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Searching precisely

In a previous article I discussed my two-step approach to search: start broad, and then narrow your results.

In this article I’m going to talk about a different approach, and remind you of an important search operator, to help you find sometimes the most precise and yet most obscure stuff on the internet.

And it all starts with my wife and me watching TV.

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The movie background

My wife and I were watching a movie and in that movie was a scene where the characters were meeting at some kind of outdoor memorial. It was an interesting piece of architecture with some statues, and in today’s world of computer-generated landscapes I was curious about where that memorial actually existed in the real world.

Everything I had to go on was in the background shots of the movie. The biggest clue was that I could see some of the words on the memorial: ‘Remember here in peace, those who…’ That’s all I saw.

Searching for that returned many things, but not a one was what I was really looking for.1

Getting specific

Looking at the search results in more details, something became clear:  the words were there, but not exactly in the way I had specified.

When you search for a group of random words most search engines simply look for “a page containing these words in any order”. Naturally it’s much more complex than that, and while the search engines may give preference to results that have them in the exact order you specify them, they may give more preference to sites that are considered more authoritative, or less spammy, or more active, or any of a hundred different criteria.

What I wanted was an exact match.

And that’s exactly what the quote operator is all about. If I put the string of words in quotes, that tells Google to look for exactly this. So I searched for:

“remember here in peace, those who”

And, sure enough, the first item on that list was the Welsh National War Memorial. The scenes from the movie were shot inside this structure. The wording we saw in the background is inscribed around the inside of the monument’s upper ring.

Welsh National War Memorial


When to get specific

It’s often exactly the right thing to throw together a couple of words, and and then narrow down your search. However in a case like this where you have something that is a specific phrase, using quotes can often get you exactly where you want to be. In my example not only was it a single step, but in fact the results page included several additional items also relating to that same thing.

My movie is just an example, but perhaps of much more interest might be error messages. When your computer presents an error message, try searching for that error message, or even a fragment of that error message:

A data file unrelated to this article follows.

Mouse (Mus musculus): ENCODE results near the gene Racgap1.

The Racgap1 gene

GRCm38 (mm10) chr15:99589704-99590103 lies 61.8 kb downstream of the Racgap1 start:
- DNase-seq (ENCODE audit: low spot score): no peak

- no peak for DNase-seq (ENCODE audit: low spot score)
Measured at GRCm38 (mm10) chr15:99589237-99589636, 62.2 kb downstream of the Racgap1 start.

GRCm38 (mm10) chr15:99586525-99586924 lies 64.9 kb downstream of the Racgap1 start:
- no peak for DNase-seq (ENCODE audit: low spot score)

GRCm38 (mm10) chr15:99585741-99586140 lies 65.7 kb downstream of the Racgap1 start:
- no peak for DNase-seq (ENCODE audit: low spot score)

• typed in exactly (or copy/pasted)


  • enclosed in quotes (“double quotes” are safest – ‘single quotes’ may have different meanings to different search engines)

will often get you to exactly what you’re looking for.

Do this

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Podcast audio


Footnotes & references

1: Interestingly that’s not true today. At the time I recorded my webinar on effective searching, of which this was a portion, the result I was looking for was nowhere to be found. Today it’s the first result. That goes to show you that search algorithms change over time and the skills you may not need today could come in very handy in the future.

Welsh National War Memorial” by HamOwn work. Licensed under CC BY-SA 3.0 via Wikimedia Commons.

23 comments on “Searching precisely”

  1. This is a clear and succinct explanation of how to get started refining a search. And it really took me back: I was trained as a database searcher in the early 1980s, when online searching was expensive and conducted using terminals akin to teletype machines. Until the dept. manager was confident that researchers knew what we were doing, we were required to submit a written search strategy prior to going online (i.e., incurring costs), and were required to log off as soon as any search lasted 10 minutes. We got a bit competitive (“I can find that faster than you”) and the skills and techniques I learned in those days have stood me in good stead ever since. And soon they’ll be meaningless, b/c the search engines will get the rest of the way done with being able to fill in the gaps and intuit the desired results, and the necessity to be efficient and focused will be all the way gone. It’s more democratic now, so that’s good, but in the early days it was kinda sweet to be able to find things other people couldn’t.